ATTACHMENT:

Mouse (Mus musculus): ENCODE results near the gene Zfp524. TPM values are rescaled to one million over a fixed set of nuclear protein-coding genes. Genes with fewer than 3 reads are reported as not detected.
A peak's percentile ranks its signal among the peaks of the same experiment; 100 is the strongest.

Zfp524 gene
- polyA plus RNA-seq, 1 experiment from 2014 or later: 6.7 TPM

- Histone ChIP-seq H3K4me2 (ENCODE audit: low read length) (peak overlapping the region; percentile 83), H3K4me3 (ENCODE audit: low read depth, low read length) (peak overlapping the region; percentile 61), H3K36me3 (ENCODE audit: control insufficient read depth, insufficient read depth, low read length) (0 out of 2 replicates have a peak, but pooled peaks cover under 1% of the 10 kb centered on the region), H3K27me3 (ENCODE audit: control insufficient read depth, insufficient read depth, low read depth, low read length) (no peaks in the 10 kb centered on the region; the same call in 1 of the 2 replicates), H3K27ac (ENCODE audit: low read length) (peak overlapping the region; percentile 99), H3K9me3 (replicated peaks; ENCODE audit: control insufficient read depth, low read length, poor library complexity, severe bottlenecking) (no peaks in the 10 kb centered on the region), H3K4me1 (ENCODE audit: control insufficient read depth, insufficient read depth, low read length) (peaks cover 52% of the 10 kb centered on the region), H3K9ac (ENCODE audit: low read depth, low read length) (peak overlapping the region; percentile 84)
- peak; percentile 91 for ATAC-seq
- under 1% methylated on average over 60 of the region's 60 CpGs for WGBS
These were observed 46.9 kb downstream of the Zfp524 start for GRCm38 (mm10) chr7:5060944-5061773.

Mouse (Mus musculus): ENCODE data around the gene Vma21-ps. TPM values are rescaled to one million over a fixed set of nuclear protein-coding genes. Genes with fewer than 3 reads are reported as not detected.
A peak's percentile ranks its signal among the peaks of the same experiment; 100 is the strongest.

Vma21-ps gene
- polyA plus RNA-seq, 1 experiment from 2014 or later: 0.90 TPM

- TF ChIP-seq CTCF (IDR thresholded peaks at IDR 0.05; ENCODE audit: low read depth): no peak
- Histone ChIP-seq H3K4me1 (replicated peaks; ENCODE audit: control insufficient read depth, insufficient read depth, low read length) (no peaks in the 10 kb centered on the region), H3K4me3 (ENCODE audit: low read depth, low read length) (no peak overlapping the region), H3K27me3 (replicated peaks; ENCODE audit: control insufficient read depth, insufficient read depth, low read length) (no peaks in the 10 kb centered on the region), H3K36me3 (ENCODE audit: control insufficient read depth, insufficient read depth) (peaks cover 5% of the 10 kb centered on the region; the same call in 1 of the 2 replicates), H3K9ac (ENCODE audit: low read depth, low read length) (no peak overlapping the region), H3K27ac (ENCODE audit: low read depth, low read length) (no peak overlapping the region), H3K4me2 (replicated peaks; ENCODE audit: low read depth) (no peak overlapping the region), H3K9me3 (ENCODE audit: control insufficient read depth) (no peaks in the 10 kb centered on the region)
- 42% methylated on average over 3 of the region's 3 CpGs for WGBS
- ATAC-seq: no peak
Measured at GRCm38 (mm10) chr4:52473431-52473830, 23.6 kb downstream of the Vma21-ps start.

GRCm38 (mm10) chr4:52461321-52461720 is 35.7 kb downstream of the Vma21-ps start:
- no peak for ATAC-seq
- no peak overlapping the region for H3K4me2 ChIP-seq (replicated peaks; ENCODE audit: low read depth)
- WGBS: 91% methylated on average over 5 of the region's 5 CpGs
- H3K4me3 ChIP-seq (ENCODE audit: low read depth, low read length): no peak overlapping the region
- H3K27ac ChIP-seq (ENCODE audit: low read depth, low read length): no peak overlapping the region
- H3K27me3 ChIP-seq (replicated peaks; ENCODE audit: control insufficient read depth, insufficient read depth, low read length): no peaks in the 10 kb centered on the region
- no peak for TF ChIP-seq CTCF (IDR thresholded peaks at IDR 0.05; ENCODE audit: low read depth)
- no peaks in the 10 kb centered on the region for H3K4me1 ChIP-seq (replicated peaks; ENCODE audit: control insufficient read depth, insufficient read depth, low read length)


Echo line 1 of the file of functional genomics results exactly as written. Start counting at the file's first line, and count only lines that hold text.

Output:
Mouse (Mus musculus): ENCODE results near the gene Zfp524. TPM values are rescaled to one million over a fixed set of nuclear protein-coding genes. Genes with fewer than 3 reads are reported as not detected.